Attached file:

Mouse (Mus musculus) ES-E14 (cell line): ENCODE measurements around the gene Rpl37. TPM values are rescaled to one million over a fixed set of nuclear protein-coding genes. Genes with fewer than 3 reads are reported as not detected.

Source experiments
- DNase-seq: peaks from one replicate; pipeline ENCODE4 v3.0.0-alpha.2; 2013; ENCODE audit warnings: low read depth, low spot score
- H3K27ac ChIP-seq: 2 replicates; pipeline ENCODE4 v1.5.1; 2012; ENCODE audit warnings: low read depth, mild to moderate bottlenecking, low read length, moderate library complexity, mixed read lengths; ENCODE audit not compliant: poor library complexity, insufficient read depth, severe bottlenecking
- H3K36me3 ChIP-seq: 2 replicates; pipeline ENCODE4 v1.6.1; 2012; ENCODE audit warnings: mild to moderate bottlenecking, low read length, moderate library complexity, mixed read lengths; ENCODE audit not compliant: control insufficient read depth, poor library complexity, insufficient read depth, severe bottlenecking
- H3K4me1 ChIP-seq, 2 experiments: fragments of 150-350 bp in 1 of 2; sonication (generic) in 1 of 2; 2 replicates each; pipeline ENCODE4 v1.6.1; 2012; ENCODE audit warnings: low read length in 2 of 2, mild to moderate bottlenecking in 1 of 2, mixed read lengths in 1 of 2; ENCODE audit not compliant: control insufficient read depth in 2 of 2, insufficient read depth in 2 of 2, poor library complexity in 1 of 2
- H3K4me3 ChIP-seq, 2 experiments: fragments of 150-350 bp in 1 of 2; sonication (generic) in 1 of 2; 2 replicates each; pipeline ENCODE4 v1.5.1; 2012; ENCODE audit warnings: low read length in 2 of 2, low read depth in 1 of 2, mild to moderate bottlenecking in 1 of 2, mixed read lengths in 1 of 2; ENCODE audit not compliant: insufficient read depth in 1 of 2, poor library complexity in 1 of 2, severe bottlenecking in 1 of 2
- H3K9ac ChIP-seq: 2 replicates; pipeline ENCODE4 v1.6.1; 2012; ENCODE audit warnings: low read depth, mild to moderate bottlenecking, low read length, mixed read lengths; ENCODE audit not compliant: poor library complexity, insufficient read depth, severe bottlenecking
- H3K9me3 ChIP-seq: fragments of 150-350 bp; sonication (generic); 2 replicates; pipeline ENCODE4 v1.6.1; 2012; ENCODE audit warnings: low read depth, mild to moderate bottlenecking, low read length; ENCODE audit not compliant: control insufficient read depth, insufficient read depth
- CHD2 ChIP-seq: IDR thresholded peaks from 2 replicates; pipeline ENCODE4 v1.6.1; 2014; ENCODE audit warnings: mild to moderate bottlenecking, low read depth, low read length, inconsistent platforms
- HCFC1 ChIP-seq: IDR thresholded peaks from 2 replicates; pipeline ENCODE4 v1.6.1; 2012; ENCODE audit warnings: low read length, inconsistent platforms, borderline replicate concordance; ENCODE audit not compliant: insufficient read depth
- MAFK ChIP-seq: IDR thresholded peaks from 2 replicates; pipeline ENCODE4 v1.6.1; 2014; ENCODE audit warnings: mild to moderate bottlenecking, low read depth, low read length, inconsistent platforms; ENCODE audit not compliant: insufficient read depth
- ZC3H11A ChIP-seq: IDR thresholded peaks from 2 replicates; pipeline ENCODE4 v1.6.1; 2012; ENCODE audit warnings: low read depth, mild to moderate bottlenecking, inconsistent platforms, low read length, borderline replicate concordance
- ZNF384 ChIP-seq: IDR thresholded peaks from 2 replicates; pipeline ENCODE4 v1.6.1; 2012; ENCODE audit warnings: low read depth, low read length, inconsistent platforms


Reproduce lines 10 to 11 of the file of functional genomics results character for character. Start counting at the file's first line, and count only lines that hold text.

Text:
- CHD2 ChIP-seq: IDR thresholded peaks from 2 replicates; pipeline ENCODE4 v1.6.1; 2014; ENCODE audit warnings: mild to moderate bottlenecking, low read depth, low read length, inconsistent platforms
- HCFC1 ChIP-seq: IDR thresholded peaks from 2 replicates; pipeline ENCODE4 v1.6.1; 2012; ENCODE audit warnings: low read length, inconsistent platforms, borderline replicate concordance; ENCODE audit not compliant: insufficient read depth